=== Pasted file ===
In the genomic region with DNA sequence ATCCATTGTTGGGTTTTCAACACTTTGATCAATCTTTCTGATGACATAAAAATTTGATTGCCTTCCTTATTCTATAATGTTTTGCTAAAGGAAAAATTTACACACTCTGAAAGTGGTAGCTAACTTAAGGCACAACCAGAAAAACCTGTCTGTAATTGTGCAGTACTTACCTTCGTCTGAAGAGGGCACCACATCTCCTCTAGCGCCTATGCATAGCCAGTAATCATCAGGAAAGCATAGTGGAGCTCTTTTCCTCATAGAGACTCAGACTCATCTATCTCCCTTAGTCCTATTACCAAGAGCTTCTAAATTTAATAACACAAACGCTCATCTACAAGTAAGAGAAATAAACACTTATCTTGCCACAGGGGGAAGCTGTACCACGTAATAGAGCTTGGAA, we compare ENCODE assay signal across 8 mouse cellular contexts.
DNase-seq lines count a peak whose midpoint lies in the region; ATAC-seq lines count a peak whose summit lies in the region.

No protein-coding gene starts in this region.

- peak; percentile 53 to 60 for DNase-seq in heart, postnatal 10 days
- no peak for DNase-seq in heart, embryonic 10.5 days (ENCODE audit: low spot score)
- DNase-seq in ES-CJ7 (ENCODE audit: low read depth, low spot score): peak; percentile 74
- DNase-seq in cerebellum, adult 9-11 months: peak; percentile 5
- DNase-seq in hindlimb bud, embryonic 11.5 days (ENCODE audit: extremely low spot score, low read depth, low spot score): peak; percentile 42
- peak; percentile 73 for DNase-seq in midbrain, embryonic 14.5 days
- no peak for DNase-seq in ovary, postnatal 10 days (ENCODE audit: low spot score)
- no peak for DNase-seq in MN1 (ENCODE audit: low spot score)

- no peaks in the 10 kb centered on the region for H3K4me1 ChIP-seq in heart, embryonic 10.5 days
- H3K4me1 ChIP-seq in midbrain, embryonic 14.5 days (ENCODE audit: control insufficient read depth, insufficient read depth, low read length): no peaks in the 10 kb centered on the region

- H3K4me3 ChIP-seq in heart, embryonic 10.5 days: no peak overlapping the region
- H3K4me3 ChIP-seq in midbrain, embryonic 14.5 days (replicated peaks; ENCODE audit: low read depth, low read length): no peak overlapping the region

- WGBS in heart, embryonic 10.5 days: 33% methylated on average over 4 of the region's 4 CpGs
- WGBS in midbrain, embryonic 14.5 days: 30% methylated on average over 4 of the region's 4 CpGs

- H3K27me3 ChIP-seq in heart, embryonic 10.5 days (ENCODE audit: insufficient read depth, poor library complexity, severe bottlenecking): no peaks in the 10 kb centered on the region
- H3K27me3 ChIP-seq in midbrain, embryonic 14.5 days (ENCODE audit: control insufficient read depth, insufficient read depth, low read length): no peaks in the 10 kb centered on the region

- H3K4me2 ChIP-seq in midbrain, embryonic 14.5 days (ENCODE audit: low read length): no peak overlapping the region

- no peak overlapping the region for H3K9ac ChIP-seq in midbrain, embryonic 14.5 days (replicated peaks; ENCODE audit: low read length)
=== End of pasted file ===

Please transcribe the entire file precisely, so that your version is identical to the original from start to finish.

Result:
In the genomic region with DNA sequence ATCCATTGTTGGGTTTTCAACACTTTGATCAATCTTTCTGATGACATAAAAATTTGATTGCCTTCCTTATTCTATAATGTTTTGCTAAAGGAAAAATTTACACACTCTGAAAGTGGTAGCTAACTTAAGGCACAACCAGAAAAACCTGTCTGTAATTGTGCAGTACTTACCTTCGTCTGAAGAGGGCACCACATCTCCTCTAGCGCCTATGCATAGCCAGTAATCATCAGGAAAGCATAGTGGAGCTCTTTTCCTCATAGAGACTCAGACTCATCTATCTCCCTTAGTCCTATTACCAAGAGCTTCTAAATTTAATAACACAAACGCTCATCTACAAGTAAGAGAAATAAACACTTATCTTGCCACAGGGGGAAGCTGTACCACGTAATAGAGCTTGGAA, we compare ENCODE assay signal across 8 mouse cellular contexts.
DNase-seq lines count a peak whose midpoint lies in the region; ATAC-seq lines count a peak whose summit lies in the region.

No protein-coding gene starts in this region.

- peak; percentile 53 to 60 for DNase-seq in heart, postnatal 10 days
- no peak for DNase-seq in heart, embryonic 10.5 days (ENCODE audit: low spot score)
- DNase-seq in ES-CJ7 (ENCODE audit: low read depth, low spot score): peak; percentile 74
- DNase-seq in cerebellum, adult 9-11 months: peak; percentile 5
- DNase-seq in hindlimb bud, embryonic 11.5 days (ENCODE audit: extremely low spot score, low read depth, low spot score): peak; percentile 42
- peak; percentile 73 for DNase-seq in midbrain, embryonic 14.5 days
- no peak for DNase-seq in ovary, postnatal 10 days (ENCODE audit: low spot score)
- no peak for DNase-seq in MN1 (ENCODE audit: low spot score)

- no peaks in the 10 kb centered on the region for H3K4me1 ChIP-seq in heart, embryonic 10.5 days
- H3K4me1 ChIP-seq in midbrain, embryonic 14.5 days (ENCODE audit: control insufficient read depth, insufficient read depth, low read length): no peaks in the 10 kb centered on the region

- H3K4me3 ChIP-seq in heart, embryonic 10.5 days: no peak overlapping the region
- H3K4me3 ChIP-seq in midbrain, embryonic 14.5 days (replicated peaks; ENCODE audit: low read depth, low read length): no peak overlapping the region

- WGBS in heart, embryonic 10.5 days: 33% methylated on average over 4 of the region's 4 CpGs
- WGBS in midbrain, embryonic 14.5 days: 30% methylated on average over 4 of the region's 4 CpGs

- H3K27me3 ChIP-seq in heart, embryonic 10.5 days (ENCODE audit: insufficient read depth, poor library complexity, severe bottlenecking): no peaks in the 10 kb centered on the region
- H3K27me3 ChIP-seq in midbrain, embryonic 14.5 days (ENCODE audit: control insufficient read depth, insufficient read depth, low read length): no peaks in the 10 kb centered on the region

- H3K4me2 ChIP-seq in midbrain, embryonic 14.5 days (ENCODE audit: low read length): no peak overlapping the region

- no peak overlapping the region for H3K9ac ChIP-seq in midbrain, embryonic 14.5 days (replicated peaks; ENCODE audit: low read length)